Pedestrian Crash On Tulsa IDL Kills Restaurateur
The victim in a legally intricate Inner Dispersal Loop crash has been identified as the Fat Guys Burgers co-owner.
According to the Oklahoma Highway Patrol, Chris Dodge hit a retaining wall near the Second Street intersection. The force of that crash snapped one of the tires off the car, and the vehicle careened onto the median. For unknown reasons, Mr. Dodge exited his car and began walking across Interstate 244.
“Losing Chris is absolutely brutal, but the show must go on,” said Mike Meehan, Mr. Dodge’s business partner. “I just feel horrible for his parents.”
“In legally complex cases, stingy insurance companies get even stingier,” remarked Tulsa personal injury attorney Roger Dodd. “They will say ‘Well, no wonder the guy got hit; he shouldn’t have walked across the highway after dark.’ But there is more to the story.”
In most cases, it is illegal in Oklahoma to walk across an interstate, he continued. A statutory violation which caused the victim’s injuries usually figures prominently in the state’s contributory negligence doctrine.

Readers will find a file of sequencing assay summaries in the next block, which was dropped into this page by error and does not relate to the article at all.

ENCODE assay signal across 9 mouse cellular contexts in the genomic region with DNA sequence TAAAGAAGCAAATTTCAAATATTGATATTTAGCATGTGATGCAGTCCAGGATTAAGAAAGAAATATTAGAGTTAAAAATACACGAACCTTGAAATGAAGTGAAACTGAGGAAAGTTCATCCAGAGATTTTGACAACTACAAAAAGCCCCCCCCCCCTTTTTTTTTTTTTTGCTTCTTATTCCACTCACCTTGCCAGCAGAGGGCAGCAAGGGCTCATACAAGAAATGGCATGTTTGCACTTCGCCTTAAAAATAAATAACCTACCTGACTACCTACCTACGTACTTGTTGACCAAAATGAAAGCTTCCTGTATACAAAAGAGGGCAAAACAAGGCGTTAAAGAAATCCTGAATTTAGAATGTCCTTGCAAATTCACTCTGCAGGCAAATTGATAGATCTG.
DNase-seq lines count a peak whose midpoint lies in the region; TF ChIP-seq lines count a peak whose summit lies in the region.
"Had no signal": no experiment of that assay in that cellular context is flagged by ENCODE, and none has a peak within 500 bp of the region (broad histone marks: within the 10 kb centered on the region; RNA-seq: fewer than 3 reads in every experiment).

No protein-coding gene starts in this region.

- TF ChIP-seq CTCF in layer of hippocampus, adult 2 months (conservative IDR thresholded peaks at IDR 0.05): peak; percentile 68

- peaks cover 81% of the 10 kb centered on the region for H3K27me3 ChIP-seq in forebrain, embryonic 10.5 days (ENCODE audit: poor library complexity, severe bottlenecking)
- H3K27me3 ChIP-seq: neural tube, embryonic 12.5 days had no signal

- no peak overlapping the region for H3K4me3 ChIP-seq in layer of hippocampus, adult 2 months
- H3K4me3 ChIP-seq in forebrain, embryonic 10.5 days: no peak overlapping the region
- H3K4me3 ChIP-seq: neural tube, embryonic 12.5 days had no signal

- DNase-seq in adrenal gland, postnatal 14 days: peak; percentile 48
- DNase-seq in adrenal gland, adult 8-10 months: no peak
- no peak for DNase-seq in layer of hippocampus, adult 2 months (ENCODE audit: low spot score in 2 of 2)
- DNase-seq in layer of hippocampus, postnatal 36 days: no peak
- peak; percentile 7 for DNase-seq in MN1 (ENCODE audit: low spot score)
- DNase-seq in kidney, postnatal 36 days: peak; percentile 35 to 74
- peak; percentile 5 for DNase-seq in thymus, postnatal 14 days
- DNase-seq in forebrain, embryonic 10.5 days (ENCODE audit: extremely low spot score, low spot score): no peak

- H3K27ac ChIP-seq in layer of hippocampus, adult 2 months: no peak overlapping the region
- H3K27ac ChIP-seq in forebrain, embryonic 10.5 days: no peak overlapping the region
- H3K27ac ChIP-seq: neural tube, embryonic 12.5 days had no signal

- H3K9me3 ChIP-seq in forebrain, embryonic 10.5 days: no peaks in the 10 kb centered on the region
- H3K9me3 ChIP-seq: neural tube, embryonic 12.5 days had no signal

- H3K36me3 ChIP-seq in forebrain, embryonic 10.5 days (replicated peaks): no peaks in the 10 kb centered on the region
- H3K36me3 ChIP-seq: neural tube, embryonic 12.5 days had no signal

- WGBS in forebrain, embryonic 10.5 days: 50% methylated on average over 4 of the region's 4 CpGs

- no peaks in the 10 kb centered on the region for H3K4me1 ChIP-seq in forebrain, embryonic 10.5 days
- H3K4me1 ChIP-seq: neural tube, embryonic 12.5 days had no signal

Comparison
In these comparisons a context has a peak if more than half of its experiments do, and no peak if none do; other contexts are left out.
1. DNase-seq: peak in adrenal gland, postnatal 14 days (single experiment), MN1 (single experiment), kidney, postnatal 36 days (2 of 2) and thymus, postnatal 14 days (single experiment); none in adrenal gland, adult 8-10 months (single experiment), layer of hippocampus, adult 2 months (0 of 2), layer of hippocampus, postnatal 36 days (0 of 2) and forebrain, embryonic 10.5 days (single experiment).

However, Section 47-11-506 has a loophole. It requires people to only walk on highway shoulders “when practicable.” Typically, car crashes are very disorienting events. So, there’s a good chance that this victim was not thinking clearly when he walked across I-244.
But in this particular case, the insurance company lawyers would not be finished yet, Mr. Dodd remarked. A prior crash, and not the tortfeasor (negligent driver), caused the victim’s disorientation.
To establish this point in court, an attorney could partner with a medical expert.
This doctor reviews the file and then shares his/her conclusions with the jury. However, that does not matter in Oklahoma, Mr. Dodd explained. The Sooner State has a very broad eggshell skull rule. This doctrine states that tortfeasors take victims as they find them. If a pre-existing condition contributed to the injury, the tortfeasor is still 100 percent responsible for the whole injury. Both these things are relevant in terms of contributory negligence. Oklahoma is a modified comparative fault state with a 51 percent bar. If the tortfeasor is at least 51 percent responsible for the crash; then the victim is entitled to a proportional share of damages.
These damages usually include compensation for economic losses, such as medical bills, and non-economic losses, such as pain and suffering.
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